Apparently, demons run when a good man goes to war, and the Doctor has been cast in the role of platonic good man, except when he’s not and he’s really the monster under the bed you should be afraid of. But I don’t buy it. The stylistic and character changes between Davies era new Who and Moffat era Who make a monstrous Eleven hard to accept. Did it not seem odd to anyone else that “the oncoming storm” was not uttered once, yet this is preciously the Doctor the war* is supposedly being fought against.
When Eleven declares at the end of the Eleventh Hour that the Atraxi should “look him up” and he declares that earth is protected, the aim seemed to be to make a clear link between Ten and Eleven. In “Forest of the Dead” Ten makes a similar statement to the Vashta Narada inhabiting proper Dave’s space suit to also look him up. And when he says these words, I believe the hint of menace behind them, because in the “Christmas Invasion” we learned just what kind of man he was, which was then only further established in “The Runaway Bride” when Donna initially refuses to travel with him because she was afraid of him and what he is easily capable of.
In the spirit of full disclosure here, I am an unabashed Ten fangirl and willing to accept that my willingness to believe the Doctor as a Shiva-esque savior/destroyer on my preference for Ten, but Eleven’s menace doesn’t ring true for me. He’s too much the raggedy doctor who thinks bow ties are cool and fish sticks and custard are the bee’s knees. The way Smith inhabits the role is much too playful and jaunty for “I am the Doctor – fear me” speechifying and grandstanding. I didn’t buy it in the “Pandorica Opens” and I don’t buy it now. Though this is super awesome.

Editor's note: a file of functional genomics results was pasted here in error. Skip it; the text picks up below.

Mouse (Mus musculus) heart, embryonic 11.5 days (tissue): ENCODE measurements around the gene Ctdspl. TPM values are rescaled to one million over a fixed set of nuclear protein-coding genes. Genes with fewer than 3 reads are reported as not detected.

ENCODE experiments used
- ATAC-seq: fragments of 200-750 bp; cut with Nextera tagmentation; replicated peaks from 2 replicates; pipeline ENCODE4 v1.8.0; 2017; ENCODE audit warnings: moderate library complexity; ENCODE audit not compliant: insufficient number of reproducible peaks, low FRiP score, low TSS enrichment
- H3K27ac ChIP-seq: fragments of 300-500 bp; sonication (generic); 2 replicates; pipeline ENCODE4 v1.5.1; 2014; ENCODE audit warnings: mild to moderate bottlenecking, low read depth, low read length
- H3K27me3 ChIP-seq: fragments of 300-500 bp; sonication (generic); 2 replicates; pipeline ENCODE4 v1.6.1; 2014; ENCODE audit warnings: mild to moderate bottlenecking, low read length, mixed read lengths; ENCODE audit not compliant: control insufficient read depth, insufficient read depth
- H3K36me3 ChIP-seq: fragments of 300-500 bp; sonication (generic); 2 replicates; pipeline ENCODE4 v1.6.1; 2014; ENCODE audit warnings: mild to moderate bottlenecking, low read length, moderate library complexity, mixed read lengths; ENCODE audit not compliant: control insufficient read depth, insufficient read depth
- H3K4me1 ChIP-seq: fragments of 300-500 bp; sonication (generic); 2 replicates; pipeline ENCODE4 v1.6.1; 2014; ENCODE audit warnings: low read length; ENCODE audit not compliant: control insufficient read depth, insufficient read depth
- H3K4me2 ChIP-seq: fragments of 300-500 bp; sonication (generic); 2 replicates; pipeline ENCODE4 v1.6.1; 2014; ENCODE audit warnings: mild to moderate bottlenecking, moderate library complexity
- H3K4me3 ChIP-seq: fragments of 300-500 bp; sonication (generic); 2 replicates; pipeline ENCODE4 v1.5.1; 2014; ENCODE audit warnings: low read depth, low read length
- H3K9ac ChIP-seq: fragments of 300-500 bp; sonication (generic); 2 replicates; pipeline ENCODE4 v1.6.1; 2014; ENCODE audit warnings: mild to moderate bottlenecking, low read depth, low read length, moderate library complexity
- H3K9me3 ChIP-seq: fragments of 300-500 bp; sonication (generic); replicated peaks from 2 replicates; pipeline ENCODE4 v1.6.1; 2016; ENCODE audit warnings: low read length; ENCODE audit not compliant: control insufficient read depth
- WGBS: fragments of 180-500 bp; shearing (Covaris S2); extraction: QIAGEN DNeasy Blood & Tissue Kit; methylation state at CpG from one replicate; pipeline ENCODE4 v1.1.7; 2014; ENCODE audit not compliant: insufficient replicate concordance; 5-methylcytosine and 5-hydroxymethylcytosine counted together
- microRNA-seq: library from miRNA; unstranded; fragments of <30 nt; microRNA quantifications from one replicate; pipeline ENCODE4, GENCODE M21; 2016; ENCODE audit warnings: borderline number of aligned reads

Of course, Eleven is brilliant, he’s the Doctor, but he’s childlike as well, infused with a more palpable sense of awe and wonder at the universe that both Nine and Ten lacked because they were jaded and suffering from post-traumatic I-destroyed-my-entire-race stress disorder. The final conclusion of angsty and broken Doctor comes in the “Waters of Mars,” when he flouts tradition,** attempts to change history to save innocent lives, and claims the mantel “Time Lord Victorious,” until he’s brought back to himself when Adelaide commits suicide and thus restores the proper timeline. This moment paves the way for the quiet (comparatively speaking) sacrifice he makes in “The End of Time” to save Wilfred and allows Eleven to burst on the scene and joyously exclaim “Geronimo”! ***
There’s a wide-eyed innocence that Smith brings to his portrayal of the Doctor that should be taken advantage of more. I was hoping the fairytale elements would be more about wonder, adventure, friendship, and the things that go bump in the night. I’d much rather seen little Amelia Pond’s adventures with the Doctor through time and space. Instead she was quickly transformed into sexy Amy Pond kiss-o-gram girl in a mini-skirt and pouty lips.**** Instead of fairy-tale wonder and enchantment, we’re getting needlessly convoluted and complex story-lines whose lone purpose seems to be dazzling the audience with the Moffat’s ability to confuse the audience.
Now we’ve had to endure a half-season of set-up for an end game that isn’t completely clear and in which I have less interest. The flesh already feels like a convenient crutch to be trotted out time and again for gotcha moments. If it turns out the Doctor we saw killed in “The Impossible Astronaut” was another flesh copy, I won’t be all that surprised. I do love River Song and hope her story doesn’t get ruined.
* About which we know very little at all.
** Or the laws of the universe – it’s hard to tell sometimes with Time Lords.
*** The scene in “A Good Man Goes to War” when Madame Kovarian explains that he’s been duped (again) is illustrative of Eleven’s naivety. He looked stunned and perplexed – how could a 900-year-old Time Lord be this dupable?
**** I could rant more about the overly sexualized representation of Amy, but I’ll refrain for the moment and direct you here instead.